The Jakarta Post
Though we may associate beds with comfort, the very place could be a “botanical park” of bacteria and fungus, according to New York University microbiologist Philip Tierno. (Shutterstock/Chris Singshinsuk)
We spend around a third of our lives in bed. Though we may associate beds with comfort, the very place could be a “botanical park” of bacteria and fungus, according to New York University microbiologist Philip Tierno.
As quoted by Kompas from Science Alert, "You have spores of fungi, bacteria, animal dander, pollen, soil, lint, finishing agents of whatever the sheets are made from, coloring material, all sorts of excrements from the body including sweat, sputum, vaginal and anal excretions, urine milieu, skin cells," said Tierno.
He also added a list of other possibilities, ranging from cosmetics and food, which could provide a nice environment for those organisms.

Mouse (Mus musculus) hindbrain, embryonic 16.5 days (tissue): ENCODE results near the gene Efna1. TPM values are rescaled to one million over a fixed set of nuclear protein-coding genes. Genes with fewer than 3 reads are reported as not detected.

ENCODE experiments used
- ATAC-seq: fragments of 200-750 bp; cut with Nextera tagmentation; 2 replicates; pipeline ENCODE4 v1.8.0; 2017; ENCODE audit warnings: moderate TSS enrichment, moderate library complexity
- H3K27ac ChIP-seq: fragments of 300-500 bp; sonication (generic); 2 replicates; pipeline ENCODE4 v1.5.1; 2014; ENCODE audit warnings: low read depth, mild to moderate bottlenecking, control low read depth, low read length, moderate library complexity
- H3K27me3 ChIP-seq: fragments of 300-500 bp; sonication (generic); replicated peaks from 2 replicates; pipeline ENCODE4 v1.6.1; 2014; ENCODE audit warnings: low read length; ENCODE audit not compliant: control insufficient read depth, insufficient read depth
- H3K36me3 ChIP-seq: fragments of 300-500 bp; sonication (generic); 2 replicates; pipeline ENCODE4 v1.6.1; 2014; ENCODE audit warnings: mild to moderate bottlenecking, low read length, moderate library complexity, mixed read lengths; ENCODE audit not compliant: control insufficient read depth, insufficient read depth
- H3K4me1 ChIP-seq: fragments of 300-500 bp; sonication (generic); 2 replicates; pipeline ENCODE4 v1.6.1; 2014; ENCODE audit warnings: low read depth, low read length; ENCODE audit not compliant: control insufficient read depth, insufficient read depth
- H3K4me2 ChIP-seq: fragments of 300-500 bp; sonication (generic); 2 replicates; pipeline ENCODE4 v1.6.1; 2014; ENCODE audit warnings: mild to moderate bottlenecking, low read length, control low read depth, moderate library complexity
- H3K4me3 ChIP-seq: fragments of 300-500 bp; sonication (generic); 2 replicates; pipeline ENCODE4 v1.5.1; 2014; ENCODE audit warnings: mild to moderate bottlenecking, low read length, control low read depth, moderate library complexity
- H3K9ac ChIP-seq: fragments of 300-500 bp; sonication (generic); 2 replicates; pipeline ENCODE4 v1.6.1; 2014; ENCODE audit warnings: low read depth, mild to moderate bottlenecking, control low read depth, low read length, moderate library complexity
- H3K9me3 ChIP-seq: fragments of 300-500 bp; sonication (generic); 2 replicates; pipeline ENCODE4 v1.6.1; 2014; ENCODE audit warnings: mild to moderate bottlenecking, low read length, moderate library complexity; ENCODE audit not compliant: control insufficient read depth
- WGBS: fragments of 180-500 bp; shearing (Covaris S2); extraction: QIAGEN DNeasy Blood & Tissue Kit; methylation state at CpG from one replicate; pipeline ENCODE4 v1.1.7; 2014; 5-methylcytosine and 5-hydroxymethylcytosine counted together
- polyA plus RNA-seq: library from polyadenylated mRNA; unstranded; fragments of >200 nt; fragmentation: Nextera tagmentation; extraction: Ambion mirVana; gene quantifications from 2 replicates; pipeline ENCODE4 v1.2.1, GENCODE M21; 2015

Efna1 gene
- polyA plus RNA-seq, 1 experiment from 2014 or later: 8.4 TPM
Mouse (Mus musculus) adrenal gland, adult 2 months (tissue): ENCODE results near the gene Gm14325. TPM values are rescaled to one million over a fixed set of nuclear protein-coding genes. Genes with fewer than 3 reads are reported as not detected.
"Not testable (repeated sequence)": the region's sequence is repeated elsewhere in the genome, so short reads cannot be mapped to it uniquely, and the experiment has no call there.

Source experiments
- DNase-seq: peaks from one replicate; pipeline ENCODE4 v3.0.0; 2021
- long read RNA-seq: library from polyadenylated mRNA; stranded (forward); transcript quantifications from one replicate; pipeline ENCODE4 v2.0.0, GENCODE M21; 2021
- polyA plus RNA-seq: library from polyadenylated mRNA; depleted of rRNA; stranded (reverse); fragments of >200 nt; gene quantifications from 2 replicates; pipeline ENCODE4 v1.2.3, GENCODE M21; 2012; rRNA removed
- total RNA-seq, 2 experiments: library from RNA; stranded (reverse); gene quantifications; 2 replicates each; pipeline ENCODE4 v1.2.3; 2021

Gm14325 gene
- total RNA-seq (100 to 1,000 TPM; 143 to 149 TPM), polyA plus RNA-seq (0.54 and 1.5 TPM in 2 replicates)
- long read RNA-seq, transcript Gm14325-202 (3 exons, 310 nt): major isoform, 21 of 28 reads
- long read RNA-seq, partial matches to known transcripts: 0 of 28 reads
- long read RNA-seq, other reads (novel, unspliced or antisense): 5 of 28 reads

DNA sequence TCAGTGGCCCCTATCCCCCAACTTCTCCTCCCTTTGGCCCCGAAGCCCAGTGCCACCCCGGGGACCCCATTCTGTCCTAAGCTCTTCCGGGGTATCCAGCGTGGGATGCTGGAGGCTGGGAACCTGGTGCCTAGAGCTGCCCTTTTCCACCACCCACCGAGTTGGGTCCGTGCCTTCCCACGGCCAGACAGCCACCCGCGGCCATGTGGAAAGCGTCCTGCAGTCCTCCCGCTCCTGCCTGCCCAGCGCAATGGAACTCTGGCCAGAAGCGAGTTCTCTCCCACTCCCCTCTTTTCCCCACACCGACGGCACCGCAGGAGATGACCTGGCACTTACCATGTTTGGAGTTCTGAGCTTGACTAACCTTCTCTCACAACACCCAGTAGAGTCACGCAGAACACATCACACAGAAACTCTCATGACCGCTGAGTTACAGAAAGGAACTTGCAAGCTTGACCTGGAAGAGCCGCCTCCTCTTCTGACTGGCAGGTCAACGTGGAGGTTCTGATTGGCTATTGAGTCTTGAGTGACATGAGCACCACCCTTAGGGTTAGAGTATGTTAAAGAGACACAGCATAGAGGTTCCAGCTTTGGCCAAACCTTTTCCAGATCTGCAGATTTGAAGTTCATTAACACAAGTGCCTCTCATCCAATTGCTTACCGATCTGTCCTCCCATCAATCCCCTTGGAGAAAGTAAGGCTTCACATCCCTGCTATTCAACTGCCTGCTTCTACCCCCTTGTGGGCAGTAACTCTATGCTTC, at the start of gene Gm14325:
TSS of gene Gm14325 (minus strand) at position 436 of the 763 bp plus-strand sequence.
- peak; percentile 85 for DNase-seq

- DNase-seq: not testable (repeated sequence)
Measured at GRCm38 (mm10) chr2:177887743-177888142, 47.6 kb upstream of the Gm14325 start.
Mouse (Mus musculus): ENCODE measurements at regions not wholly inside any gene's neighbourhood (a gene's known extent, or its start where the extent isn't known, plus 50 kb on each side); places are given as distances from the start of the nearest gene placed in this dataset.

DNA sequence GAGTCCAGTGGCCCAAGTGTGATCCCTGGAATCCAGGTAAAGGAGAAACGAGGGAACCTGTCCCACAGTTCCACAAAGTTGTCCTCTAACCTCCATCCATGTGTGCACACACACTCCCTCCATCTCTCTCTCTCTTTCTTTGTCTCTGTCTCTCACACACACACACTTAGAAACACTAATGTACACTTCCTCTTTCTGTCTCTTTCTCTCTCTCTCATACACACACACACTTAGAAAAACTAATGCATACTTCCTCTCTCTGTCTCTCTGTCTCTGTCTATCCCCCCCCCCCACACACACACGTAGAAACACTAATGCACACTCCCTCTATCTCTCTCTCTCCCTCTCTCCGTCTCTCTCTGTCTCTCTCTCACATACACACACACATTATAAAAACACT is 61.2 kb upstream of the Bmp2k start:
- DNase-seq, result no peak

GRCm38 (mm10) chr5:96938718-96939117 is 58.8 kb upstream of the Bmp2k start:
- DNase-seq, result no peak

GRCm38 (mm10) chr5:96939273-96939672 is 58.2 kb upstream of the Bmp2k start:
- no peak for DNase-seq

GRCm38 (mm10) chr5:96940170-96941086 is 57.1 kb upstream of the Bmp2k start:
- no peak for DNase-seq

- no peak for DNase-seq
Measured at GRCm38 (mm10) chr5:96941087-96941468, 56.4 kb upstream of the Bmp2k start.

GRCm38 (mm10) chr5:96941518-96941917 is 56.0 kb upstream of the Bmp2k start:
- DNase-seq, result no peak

It is said that humans naturally produce 98.4 liters of sweat in bed every year. At high humidity, this kind of moisture is an “ideal fungal culture medium”.
With time passing, Tierno said the accumulated amount of fungi and bacteria could be dramatic.
There are also the dust mites that live in beds and make a meal from dead skin flakes. Their feces and debris could act as allergens, meaning they may cause stuffy noses, allergies or aggravate asthma.
With all the lurking creatures on bed sheets and pillows accumulating between one or two weeks, Tierno recommended that they should be washed once a week.
CNET reported that the Asthma and Allergy Foundation of America recommends washing your bedding at least once a week. You'll need to wash them in water that is at least 54.4 Celsius to kill the dust mites.
Meanwhile, a duvet cover is recommended to be washed every six months, depending on use. (wng)
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